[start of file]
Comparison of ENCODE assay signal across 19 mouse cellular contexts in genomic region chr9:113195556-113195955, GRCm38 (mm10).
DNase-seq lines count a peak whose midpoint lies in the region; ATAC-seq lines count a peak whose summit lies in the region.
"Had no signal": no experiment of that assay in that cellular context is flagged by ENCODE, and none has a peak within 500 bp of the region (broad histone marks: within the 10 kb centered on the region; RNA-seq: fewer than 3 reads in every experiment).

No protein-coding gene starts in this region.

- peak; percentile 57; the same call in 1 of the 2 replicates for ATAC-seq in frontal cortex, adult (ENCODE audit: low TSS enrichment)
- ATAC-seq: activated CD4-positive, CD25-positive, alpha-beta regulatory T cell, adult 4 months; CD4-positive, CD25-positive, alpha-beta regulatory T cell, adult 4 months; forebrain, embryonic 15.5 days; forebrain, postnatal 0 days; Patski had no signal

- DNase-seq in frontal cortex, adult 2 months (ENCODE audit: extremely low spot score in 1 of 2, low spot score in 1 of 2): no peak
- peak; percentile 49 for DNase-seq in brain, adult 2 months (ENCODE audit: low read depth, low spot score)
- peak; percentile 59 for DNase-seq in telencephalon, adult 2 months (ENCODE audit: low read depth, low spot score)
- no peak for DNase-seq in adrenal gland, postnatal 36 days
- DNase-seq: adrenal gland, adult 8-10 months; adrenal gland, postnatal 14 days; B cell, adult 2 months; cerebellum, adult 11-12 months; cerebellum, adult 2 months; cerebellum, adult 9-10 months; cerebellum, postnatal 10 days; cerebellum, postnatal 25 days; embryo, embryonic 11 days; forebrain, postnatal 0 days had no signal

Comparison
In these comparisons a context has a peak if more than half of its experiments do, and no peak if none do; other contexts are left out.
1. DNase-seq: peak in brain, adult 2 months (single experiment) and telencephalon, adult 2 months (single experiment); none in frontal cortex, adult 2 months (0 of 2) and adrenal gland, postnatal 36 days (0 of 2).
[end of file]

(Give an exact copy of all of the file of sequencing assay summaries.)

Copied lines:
Comparison of ENCODE assay signal across 19 mouse cellular contexts in genomic region chr9:113195556-113195955, GRCm38 (mm10).
DNase-seq lines count a peak whose midpoint lies in the region; ATAC-seq lines count a peak whose summit lies in the region.
"Had no signal": no experiment of that assay in that cellular context is flagged by ENCODE, and none has a peak within 500 bp of the region (broad histone marks: within the 10 kb centered on the region; RNA-seq: fewer than 3 reads in every experiment).

No protein-coding gene starts in this region.

- peak; percentile 57; the same call in 1 of the 2 replicates for ATAC-seq in frontal cortex, adult (ENCODE audit: low TSS enrichment)
- ATAC-seq: activated CD4-positive, CD25-positive, alpha-beta regulatory T cell, adult 4 months; CD4-positive, CD25-positive, alpha-beta regulatory T cell, adult 4 months; forebrain, embryonic 15.5 days; forebrain, postnatal 0 days; Patski had no signal

- DNase-seq in frontal cortex, adult 2 months (ENCODE audit: extremely low spot score in 1 of 2, low spot score in 1 of 2): no peak
- peak; percentile 49 for DNase-seq in brain, adult 2 months (ENCODE audit: low read depth, low spot score)
- peak; percentile 59 for DNase-seq in telencephalon, adult 2 months (ENCODE audit: low read depth, low spot score)
- no peak for DNase-seq in adrenal gland, postnatal 36 days
- DNase-seq: adrenal gland, adult 8-10 months; adrenal gland, postnatal 14 days; B cell, adult 2 months; cerebellum, adult 11-12 months; cerebellum, adult 2 months; cerebellum, adult 9-10 months; cerebellum, postnatal 10 days; cerebellum, postnatal 25 days; embryo, embryonic 11 days; forebrain, postnatal 0 days had no signal

Comparison
In these comparisons a context has a peak if more than half of its experiments do, and no peak if none do; other contexts are left out.
1. DNase-seq: peak in brain, adult 2 months (single experiment) and telencephalon, adult 2 months (single experiment); none in frontal cortex, adult 2 months (0 of 2) and adrenal gland, postnatal 36 days (0 of 2).